April 15, 2008, 2:23 PM — Nokia Tuesday introduced
the Nokia 6212 classic, which features integrated support for NFC (Near Field
NFC has mainly been seen as a technology for mobile payments, but Nokia has
The phone will start shipping during the third quarter, in select European
and Asian markets, and cost €200 (US$315).
NFC is a short-range wireless communication technology, with a reach of a couple
of inches. Advantages are ease of use and short setup times.
The technology allows photos and videos to be easily shared among NFC-capable
phones. The phones can also communicate with objects containing NFC tags, such
as posters or signs. The tags allow people to download content such as Web links,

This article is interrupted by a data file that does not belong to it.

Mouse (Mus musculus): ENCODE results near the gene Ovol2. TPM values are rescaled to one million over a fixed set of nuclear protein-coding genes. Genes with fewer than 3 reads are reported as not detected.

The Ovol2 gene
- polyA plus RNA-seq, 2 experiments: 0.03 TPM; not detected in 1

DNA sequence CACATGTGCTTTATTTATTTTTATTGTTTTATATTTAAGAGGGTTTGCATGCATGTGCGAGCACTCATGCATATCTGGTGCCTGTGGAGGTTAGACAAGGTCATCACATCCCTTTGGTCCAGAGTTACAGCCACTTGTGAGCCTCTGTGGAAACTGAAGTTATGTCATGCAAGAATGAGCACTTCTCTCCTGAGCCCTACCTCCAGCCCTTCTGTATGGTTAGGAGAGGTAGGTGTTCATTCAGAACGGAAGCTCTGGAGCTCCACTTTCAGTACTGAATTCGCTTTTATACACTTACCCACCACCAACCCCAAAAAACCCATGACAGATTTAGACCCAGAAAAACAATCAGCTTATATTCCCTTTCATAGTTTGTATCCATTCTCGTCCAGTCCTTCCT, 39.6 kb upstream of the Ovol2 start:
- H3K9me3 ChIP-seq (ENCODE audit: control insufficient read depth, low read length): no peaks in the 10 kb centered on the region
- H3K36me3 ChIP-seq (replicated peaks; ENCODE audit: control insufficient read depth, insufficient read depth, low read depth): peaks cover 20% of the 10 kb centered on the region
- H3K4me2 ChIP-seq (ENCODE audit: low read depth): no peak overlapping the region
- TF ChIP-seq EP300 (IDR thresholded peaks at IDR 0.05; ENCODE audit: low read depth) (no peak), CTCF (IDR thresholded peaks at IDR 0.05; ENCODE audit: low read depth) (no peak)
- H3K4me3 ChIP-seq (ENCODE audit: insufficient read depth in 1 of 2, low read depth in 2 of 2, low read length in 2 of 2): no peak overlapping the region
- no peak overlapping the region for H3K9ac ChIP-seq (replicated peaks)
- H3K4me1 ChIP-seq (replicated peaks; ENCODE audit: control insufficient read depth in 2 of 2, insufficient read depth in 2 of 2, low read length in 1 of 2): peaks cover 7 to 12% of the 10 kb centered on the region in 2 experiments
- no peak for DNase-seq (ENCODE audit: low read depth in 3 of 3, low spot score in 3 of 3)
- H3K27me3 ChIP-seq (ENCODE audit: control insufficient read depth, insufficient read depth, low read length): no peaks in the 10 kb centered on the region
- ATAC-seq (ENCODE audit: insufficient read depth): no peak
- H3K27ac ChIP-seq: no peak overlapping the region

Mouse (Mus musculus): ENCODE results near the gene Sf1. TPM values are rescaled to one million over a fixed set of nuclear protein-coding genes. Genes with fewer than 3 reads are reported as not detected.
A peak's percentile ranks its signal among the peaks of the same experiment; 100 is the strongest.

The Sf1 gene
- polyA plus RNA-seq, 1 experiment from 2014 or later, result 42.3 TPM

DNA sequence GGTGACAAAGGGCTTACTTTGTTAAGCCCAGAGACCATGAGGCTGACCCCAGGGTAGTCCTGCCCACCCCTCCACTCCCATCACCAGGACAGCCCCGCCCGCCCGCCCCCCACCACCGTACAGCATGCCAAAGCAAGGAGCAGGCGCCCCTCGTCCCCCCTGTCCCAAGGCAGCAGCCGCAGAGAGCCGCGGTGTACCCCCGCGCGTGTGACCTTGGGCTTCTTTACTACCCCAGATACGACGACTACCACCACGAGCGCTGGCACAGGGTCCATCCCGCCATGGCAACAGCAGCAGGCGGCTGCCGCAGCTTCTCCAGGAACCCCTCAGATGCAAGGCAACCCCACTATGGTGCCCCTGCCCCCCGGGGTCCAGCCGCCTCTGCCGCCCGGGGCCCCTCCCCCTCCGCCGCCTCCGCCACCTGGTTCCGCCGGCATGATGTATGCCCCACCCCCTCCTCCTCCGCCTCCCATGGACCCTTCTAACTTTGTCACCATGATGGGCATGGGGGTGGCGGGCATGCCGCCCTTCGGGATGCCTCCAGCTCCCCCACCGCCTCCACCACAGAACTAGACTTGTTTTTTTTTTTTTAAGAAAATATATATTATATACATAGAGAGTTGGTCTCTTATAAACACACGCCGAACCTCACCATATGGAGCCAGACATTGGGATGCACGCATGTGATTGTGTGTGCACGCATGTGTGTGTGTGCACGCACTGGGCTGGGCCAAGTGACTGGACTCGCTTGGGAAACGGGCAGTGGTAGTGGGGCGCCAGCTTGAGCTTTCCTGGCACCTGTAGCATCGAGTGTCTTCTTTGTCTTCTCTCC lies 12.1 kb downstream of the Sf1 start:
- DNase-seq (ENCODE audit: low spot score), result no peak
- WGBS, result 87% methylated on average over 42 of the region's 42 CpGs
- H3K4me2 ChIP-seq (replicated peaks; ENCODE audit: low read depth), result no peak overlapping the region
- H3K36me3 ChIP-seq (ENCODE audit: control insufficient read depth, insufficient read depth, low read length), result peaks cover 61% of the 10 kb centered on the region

audio files or contact data to their handsets, according to Nokia.
It's a statement that gives a glimpse of what Nokia plans for the technology,
according to Mark Newman, chief research officer at market-research company
Telecoms and Media.
"I think Nokia will tie NFC into its own content business," he said.
With NFC, phones can communicate without establishing a mobile link, bypassing
Nokia denies any such plans.
As a technology for mobile payments, NFC has been a success in some parts of
the world -- for example Japan -- and a nonstarter in other countries.
Japanese carrier DoCoMo
is so big it can get things moving on its own. In many other parts of the world,
according to Newman, it's a case of do the applications or the phones come first.
To spur mobile payments, industry organization GSM Association started the
Pay-Buy-Mobile initiative last November. The idea is to get mobile carriers
to adopt the same platform.
About 40 mobile operators are participating, and 14 will run trials, according
to David Pringle, a spokesman for the GSM
"Orange France, Turkcell, Far Eastone and KTF are already up and running,"
He hopes services will get rolled out toward the end of the year.